Sabbath & Lord’s Day in Early Church Thought 2

Background to the Late 1st and Early 2nd Century

External Persecution

Trajan and Pliny. The governor of Bithynia from AD 109 to 111, Pliny the Younger, found his territory filled with Christians.22 Many pagan temples were abandoned in favor of the new religion.23 Pliny ordered Christians to sacrifice to the emperor.24 When they refused, Pliny executed them, unless they were Roman citizens, in which case they were sent to Rome for trial.25 Not feeling it just to execute Christians for obstinacy alone, he wrote to Trajan.26 Trajan advised Pliny not to seek after Christians, but to try and punish only those who had been directly accused of being Christian.27 In the cases of Ignatius and Justin Martyr, someone accused them of being Christians.

Internal Persecution

Ebionism.The Church had to face Judaizing heretics. Ebionism denied the virgin birth.28 Ebionites believed Jesus was fully human.29 They did not believe Jesus was God.30 The Ebionites required adherence to both the Mosaic Law, and the new law of Christ, for salvation.31 Requiring adherence to the Mosaic Law is what concerns the subject of the Sabbath.

Ignatius and the Absurdity of Sabbath Observance

Ignatius was born around the time of Jesus Christ’s death, between AD 30 and 35.32 Tradition says that the Apostle John discipled Ignatius.33 He became known as theotokos, “God-bearer” or “born by God.”34 At the beginning of the second century, Ignatius became the bishop of Antioch.35 Antioch had been the birthplace of Paul’s missionary endeavors.36 It had been led by the Apostle Peter.37 After Peter, Euodius became the bishop of Antioch.38 Ignatius may have been bishop at the same time as Euodius, or after him.39 Ignatius was bishop over the second largest city in the Roman Empire.40 In addition to the large Christian community, Antioch had a large following of the above mentioned heresy.41

Martyrdom of IgnatiusTrajan, or a governor under his authority, came to Antioch requiring all people to sacrifice to the gods.42 Ignatius refusing to sacrifice, confessed Christ.43 For this confession, he was sent to Rome to be thrown to the beasts in the amphitheater.44 During his journey to Rome, Ignatius wrote epistles to the churches of Asia Minor. Within these writings, Ignatius defended the faith against heresy. Within his letter to the Magnesians, Ignatius attacked Ebionism, using the Sabbath as an example.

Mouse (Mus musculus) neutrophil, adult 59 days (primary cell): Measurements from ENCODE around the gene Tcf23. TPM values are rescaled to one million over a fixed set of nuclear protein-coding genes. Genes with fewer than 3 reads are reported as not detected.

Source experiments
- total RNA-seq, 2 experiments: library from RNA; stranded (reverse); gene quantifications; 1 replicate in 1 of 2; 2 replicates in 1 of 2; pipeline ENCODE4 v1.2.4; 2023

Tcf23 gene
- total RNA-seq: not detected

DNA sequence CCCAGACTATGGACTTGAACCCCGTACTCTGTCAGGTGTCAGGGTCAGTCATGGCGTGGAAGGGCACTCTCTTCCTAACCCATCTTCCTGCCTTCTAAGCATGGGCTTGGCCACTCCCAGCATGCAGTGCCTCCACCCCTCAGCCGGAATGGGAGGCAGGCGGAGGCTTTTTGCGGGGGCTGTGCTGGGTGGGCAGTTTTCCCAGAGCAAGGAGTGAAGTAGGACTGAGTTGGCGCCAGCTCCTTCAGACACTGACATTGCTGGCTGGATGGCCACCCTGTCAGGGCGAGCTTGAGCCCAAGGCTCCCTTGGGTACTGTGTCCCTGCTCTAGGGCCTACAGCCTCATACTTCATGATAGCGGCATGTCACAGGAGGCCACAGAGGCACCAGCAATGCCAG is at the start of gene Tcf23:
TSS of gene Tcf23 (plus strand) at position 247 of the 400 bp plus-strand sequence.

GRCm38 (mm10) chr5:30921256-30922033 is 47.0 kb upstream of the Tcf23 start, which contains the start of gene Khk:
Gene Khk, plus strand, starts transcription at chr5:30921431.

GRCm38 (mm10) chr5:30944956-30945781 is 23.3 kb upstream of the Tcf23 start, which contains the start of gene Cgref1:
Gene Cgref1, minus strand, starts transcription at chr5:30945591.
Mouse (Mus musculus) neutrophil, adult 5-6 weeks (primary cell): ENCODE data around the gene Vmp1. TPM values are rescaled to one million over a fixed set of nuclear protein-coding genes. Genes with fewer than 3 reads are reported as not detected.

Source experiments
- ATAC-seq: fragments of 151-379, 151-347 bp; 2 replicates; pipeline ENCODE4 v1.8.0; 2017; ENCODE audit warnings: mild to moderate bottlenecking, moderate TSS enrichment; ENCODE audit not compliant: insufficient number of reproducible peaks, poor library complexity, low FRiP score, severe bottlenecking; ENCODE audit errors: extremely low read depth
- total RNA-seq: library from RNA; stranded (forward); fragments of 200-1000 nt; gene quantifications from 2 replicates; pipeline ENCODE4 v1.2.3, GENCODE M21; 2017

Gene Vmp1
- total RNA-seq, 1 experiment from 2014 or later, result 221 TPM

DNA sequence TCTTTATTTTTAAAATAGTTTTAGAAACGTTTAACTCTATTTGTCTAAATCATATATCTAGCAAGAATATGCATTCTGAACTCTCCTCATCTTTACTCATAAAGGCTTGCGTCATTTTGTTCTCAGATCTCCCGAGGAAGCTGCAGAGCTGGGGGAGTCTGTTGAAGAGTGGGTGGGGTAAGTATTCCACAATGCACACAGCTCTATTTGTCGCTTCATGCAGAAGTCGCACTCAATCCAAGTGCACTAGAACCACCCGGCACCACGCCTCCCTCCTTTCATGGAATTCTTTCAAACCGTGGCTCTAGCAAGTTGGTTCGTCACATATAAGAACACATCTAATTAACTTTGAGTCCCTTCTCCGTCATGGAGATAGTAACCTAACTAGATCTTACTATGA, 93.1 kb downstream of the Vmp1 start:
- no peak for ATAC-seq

8.Be not deceived with strange doctrines, nor with old fables, which are unprofitable. For if we still live according to the Jewish law, we acknowledge that we have not received grace. For the divinest prophets lived according to Christ Jesus. On this account also they were persecuted, being inspired by His grace to fully convince the unbelieving that there is one God, who has manifested Himself by Jesus Christ His Son, who is His eternal Word, not proceeding forth from silence, and who in all things pleased Him that sent Him.

9.If, therefore, those who were brought up in the ancient order of things have come to the possession of a new hope, no longer observing the Sabbath, but living in the observance of the Lord’s Day, on which also our life has sprung up again by Him and by His death—whom some deny, by which mystery we have obtained faith, and therefore endure, that we may be found the disciples of Jesus Christ, our only Master—how shall we be able to live apart from Him, whose disciples the prophets themselves in the Spirit did wait for Him as their Teacher? And therefore He whom they rightly waited for, being come, raised them from the dead.

10.Let us not, therefore, be insensible to His kindness. For were He to reward us according to our works, we should cease to be. Therefore, having become His disciples, let us learn to live according to the principles of Christianity. For whosoever is called by any other name besides this, is not of God. Lay aside, therefore, the evil, the old, the sour leaven, and be ye changed into the new leaven, which is Jesus Christ. Be ye salted in Him, lest any one among you should be corrupted, since by your savour ye shall be convicted. It is absurd to profess Christ Jesus, and to Judaize. For Christianity did not embrace Judaism, but Judaism Christianity, that so every tongue which believeth might be gathered together to God.45

Thus, Ignatius answers the Sabbath questions about the day and the duration. According to Ignatius, the Old Covenant Law, including the Sabbath command, was temporary and proleptic, looking forward to its fulfillment in Christ. Instead of resting and worshiping on Saturday, Christians observed the day on which Christ rose from the dead as a remembrance. For a Christian to rest on the Sabbath is to be “insensible to [God’s] kindness.” For a Christian under the law of grace to return to the Mosaic Law is absurdity.